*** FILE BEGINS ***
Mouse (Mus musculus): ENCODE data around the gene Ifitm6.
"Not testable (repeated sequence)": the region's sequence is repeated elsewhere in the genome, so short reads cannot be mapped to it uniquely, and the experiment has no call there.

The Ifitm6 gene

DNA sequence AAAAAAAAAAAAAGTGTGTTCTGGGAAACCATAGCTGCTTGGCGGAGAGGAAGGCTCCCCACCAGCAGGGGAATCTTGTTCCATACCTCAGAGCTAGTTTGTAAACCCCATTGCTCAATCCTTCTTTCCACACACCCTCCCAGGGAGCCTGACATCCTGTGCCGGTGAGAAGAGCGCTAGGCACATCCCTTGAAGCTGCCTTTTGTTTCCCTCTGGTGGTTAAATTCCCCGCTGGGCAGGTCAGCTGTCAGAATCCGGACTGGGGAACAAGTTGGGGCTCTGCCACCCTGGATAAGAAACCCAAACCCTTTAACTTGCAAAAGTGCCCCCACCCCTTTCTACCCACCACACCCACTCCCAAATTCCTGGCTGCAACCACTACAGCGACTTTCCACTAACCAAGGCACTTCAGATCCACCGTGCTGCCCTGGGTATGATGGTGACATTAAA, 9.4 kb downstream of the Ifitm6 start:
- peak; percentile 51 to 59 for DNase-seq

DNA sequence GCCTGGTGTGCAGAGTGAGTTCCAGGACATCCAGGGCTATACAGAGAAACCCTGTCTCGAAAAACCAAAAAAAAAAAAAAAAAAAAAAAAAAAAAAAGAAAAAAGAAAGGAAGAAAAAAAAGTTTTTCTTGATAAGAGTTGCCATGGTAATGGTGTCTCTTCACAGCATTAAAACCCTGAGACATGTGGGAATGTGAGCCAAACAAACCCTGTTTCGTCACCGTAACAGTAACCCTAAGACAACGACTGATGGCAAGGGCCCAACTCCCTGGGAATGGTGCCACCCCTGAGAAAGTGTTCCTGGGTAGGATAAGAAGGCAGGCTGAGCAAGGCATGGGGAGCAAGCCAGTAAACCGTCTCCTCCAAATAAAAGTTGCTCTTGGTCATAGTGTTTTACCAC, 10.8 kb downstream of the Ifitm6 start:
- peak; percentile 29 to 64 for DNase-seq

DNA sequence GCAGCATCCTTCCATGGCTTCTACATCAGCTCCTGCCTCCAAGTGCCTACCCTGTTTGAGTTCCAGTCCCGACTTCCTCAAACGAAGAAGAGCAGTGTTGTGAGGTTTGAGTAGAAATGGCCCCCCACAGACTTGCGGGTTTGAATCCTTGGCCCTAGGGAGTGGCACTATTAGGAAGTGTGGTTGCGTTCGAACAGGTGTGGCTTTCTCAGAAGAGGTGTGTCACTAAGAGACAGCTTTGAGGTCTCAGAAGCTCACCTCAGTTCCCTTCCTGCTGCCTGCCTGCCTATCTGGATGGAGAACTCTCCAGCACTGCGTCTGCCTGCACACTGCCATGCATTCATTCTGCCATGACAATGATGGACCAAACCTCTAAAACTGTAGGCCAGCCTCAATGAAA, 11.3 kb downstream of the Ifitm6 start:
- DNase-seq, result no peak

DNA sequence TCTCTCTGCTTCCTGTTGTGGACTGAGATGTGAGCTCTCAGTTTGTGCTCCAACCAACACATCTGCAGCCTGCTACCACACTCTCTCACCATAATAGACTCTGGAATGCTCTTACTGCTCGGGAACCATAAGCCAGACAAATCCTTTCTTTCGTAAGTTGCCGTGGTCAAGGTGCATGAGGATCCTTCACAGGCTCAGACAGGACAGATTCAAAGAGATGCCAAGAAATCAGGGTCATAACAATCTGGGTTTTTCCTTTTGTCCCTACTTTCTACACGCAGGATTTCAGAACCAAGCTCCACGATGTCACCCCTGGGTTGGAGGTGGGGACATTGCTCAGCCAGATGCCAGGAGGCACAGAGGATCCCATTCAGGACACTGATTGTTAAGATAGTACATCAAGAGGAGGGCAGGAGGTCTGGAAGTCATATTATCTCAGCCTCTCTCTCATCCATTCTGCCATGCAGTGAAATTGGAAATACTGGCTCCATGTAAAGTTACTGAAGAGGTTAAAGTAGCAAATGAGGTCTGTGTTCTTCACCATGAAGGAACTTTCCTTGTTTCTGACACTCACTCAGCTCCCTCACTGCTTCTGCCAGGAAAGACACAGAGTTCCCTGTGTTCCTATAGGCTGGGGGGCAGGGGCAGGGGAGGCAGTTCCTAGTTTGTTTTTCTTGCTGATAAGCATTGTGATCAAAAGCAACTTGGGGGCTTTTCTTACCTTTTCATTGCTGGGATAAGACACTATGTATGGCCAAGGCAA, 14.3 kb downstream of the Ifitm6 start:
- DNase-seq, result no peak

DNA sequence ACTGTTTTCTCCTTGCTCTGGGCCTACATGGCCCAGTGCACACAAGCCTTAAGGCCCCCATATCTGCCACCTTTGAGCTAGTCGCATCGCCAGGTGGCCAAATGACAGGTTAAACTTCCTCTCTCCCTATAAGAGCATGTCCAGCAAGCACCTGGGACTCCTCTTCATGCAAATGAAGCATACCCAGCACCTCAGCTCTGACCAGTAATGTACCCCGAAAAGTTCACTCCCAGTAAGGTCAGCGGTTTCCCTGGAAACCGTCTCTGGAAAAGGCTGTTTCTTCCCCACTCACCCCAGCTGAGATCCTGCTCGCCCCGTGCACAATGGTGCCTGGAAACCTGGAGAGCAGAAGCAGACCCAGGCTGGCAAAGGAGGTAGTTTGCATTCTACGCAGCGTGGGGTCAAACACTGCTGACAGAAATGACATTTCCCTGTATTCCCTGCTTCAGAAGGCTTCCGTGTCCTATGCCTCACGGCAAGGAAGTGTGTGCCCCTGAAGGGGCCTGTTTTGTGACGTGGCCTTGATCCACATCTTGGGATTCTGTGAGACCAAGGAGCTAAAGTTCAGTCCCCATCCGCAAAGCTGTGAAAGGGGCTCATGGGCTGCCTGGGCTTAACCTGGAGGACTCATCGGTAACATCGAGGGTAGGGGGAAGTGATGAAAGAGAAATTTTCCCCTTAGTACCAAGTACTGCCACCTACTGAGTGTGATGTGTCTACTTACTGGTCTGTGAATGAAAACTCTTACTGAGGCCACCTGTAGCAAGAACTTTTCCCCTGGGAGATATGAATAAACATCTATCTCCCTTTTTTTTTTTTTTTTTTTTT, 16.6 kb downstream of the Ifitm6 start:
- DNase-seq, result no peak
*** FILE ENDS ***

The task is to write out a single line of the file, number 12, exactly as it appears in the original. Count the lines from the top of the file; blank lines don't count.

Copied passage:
DNA sequence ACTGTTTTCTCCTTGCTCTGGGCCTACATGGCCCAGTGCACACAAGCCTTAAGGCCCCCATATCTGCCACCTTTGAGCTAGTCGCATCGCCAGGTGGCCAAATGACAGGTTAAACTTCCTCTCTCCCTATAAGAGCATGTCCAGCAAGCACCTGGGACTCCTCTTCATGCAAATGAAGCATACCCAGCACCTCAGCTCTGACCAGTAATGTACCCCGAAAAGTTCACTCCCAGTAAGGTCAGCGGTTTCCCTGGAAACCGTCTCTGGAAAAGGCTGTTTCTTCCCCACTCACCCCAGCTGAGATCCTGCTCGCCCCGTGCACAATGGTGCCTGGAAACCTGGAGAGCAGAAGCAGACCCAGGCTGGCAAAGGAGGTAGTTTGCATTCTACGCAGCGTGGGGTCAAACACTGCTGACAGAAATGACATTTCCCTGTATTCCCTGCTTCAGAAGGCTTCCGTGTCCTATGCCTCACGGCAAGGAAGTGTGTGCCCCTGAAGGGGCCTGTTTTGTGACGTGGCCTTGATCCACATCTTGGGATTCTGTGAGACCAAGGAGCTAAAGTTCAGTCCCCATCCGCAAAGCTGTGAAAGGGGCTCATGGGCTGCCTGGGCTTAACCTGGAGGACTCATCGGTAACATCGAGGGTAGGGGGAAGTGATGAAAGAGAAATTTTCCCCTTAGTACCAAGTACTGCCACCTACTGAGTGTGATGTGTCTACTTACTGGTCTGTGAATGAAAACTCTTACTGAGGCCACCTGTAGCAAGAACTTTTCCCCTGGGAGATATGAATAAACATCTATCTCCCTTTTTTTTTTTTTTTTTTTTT, 16.6 kb downstream of the Ifitm6 start: